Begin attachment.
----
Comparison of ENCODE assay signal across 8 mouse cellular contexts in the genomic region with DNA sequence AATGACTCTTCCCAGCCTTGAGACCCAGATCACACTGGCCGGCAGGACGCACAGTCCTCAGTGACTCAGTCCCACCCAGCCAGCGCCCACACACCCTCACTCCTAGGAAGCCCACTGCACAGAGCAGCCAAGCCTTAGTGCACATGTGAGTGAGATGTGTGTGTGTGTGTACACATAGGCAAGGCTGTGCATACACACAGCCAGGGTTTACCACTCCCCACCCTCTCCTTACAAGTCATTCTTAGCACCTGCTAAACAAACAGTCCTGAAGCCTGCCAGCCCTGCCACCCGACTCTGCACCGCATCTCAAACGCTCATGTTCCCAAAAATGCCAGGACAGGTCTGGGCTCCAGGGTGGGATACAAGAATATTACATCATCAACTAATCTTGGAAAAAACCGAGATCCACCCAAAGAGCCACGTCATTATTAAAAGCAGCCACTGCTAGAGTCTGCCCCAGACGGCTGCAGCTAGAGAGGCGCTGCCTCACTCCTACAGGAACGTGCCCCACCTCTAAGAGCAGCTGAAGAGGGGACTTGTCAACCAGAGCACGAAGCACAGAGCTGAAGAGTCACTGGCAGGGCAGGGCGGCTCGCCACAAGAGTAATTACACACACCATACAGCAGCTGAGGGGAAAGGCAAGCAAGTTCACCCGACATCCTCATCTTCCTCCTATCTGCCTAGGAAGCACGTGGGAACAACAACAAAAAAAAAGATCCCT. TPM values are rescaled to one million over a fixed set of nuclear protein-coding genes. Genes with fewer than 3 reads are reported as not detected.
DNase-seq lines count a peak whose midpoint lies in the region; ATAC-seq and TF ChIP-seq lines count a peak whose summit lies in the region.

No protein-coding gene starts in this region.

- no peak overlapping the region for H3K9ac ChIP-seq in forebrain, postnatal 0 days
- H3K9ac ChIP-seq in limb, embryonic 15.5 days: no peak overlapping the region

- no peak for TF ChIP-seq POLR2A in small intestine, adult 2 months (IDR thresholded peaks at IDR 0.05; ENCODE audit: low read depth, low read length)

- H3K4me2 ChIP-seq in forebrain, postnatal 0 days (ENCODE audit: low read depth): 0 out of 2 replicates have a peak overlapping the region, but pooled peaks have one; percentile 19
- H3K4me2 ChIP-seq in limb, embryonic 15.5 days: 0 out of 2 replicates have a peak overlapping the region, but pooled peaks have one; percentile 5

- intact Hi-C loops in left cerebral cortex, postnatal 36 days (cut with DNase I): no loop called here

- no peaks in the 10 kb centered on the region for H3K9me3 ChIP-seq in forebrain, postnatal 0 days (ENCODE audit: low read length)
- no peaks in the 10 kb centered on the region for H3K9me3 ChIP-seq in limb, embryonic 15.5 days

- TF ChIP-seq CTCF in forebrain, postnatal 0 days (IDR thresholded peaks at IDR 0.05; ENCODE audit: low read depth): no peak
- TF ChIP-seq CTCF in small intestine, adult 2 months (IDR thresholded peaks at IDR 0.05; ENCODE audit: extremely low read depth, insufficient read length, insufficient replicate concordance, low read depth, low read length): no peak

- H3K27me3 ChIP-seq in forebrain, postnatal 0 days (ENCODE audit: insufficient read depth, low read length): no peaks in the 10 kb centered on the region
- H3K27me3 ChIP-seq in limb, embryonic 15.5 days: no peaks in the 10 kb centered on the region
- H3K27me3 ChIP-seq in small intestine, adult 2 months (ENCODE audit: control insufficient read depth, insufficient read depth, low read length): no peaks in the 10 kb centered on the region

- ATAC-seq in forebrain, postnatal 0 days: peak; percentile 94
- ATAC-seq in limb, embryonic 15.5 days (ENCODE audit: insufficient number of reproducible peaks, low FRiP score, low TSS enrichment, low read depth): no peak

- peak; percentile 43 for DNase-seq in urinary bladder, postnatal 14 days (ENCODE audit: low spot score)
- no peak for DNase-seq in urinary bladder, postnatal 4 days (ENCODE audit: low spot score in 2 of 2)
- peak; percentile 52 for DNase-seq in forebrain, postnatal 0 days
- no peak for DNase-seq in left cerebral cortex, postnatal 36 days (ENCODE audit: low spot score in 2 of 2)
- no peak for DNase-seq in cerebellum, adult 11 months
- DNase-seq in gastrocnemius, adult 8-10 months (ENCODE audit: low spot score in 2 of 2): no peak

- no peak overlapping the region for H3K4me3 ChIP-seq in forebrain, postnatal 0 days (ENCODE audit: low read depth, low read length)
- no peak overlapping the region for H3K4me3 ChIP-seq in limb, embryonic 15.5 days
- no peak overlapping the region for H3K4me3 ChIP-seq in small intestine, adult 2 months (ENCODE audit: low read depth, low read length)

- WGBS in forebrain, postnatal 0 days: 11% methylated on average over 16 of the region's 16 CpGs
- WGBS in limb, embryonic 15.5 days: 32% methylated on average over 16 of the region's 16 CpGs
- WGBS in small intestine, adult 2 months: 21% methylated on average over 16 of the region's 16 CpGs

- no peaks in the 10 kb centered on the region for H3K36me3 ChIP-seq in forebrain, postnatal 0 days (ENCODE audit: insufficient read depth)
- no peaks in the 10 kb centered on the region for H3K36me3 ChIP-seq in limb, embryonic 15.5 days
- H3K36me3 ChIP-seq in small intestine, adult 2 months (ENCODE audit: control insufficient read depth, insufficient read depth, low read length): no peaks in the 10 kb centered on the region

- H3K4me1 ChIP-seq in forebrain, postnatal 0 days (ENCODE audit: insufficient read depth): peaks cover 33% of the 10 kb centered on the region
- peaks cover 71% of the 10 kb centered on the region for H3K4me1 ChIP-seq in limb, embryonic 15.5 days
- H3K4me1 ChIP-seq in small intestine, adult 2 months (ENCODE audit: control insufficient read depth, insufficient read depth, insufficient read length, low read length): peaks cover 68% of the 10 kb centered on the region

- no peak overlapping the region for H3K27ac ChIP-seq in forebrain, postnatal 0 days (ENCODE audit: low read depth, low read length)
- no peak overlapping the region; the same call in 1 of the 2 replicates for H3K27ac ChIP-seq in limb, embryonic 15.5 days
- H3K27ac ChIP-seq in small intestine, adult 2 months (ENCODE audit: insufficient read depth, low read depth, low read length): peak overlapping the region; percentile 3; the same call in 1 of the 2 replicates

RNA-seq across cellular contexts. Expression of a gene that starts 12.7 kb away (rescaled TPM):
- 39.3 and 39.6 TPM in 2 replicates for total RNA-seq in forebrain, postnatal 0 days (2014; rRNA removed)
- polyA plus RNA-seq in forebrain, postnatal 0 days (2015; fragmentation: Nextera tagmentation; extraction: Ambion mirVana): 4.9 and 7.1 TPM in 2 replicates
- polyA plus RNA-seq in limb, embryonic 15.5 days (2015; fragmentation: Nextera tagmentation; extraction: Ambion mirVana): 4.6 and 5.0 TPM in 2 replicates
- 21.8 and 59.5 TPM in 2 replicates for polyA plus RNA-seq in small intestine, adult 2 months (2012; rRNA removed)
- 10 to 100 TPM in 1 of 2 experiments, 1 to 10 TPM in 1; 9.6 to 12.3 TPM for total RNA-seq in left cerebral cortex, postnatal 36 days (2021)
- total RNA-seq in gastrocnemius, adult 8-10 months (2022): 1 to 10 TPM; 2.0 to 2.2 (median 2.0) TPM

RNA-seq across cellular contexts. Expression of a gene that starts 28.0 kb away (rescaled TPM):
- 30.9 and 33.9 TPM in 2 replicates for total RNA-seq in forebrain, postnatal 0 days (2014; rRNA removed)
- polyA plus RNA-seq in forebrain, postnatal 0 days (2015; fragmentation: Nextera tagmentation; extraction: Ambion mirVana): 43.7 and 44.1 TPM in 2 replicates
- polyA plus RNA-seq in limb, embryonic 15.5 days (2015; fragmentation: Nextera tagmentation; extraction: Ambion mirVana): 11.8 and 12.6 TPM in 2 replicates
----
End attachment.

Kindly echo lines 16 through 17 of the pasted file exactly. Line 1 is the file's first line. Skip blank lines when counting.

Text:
- H3K27me3 ChIP-seq in small intestine, adult 2 months (ENCODE audit: control insufficient read depth, insufficient read depth, low read length): no peaks in the 10 kb centered on the region

- ATAC-seq in forebrain, postnatal 0 days: peak; percentile 94